You better plan for some serious recovery time.

On the other hand, if you slept well, woke up to sunshine, had a terrific breakfast, and strutted into the gym feeling like a rock star, your body will likely recover faster and better from your workout.

The right amount of exercise, at the right intensity, and the right time:

We train. We learn. We get healthier and stronger.

Too much exercise, with too high an intensity, too often:

We strain. We stress. We shut down. And break down.

I think you’ve got the message now. So, here’s my suggestions if you feel you fall into the above category:

1. Do a little self-assessment.

For some of us, skipping a workout is no biggie.

For others, taking a day off requires effort. Doing less can make you feel uneasy.

If spending more time away from your self-imposed bootcamp freaks you out, ask yourself:
• What am I doing this for? What are my goals, and why do I have them?
• How do I feel? Am I constantly in pain, tired but wired, hungry, etc.?
• How is what I’m doing working for me? What kind of results am I seeing?

If you’re beating yourself up and not getting anywhere, maybe it’s time to take a different approach.

2. Trust your body — and listen to it.

What’s really going on under the bonnet?

Do a mind-body scan: Lie quietly for a few minutes and bring your focus slowly from your feet to your head. What do you feel?

Practice becoming more aware of your body cues.

What does your body feel like when it’s well-rested? How do you know when it needs a break?

If you’re feeling:
• achy and creaky
• run-down
• un-motivated
• anxious or depressed
• Fatigued or annoyingly sleepless…

…consider changing up your workout routine.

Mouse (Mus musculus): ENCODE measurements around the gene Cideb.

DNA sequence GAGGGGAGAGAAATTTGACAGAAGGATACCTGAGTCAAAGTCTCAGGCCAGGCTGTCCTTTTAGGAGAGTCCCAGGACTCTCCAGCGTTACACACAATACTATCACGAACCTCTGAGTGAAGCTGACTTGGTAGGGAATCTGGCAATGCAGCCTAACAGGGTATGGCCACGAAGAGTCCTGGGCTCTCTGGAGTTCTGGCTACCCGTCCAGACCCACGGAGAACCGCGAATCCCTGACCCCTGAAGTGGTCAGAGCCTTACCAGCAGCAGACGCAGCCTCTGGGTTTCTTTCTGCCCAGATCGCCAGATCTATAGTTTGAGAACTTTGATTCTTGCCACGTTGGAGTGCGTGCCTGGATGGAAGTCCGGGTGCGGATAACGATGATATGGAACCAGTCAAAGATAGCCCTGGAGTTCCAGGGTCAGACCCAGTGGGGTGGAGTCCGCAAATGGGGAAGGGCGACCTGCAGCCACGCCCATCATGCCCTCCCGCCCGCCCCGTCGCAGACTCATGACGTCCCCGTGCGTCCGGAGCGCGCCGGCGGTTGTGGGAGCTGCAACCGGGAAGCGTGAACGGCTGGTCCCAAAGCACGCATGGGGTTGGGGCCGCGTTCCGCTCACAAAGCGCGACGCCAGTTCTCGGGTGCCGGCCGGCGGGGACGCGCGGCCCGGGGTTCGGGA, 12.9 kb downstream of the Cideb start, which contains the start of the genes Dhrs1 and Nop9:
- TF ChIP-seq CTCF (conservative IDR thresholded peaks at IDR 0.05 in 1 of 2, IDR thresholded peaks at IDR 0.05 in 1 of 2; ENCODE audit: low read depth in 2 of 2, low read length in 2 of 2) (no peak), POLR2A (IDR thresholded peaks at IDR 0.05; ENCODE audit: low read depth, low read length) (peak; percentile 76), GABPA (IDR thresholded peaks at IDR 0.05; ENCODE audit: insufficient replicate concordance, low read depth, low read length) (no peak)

3. Make time for recovery.

Recovery won’t happen by accident. Plan it, prepare for it and hunt it down.

Schedule that massage. Block off Sunday afternoon for guilt-free time in-front of the TV or read.

Whatever you do, remember that your recovery — what you do between workouts — is just as important as training.

4. Achieve the balance.

There’s time for tough workouts and time for taking it easy. There’s time for long runs, and there’s time for throwing a frisbee around.

Doing the same thing over and over again isn’t doing your body any good. Mix up your exercises, and the intensity.

If you’re not sure how much of each you’re getting, try keeping a workout journal for a week or two.

What could you use a little more of?

Where could you ease back?

Find some new ways to get active without being in the gym.

5. Get Driving Lessons

The only message you’ve likely ever gotten about staying fit is: put the pedal to the metal. Now it turns out you’re actually in overdrive?

If you’re feeling frustrated or confused (or exhausted or stressed) — team up with someone.

My Guidance

Are you feeling somewhat overwhelmed with your training and unsure of what direction to take? Simply call me on 0437 314 920 to discuss your goals and potentially book a face-to-face PT session.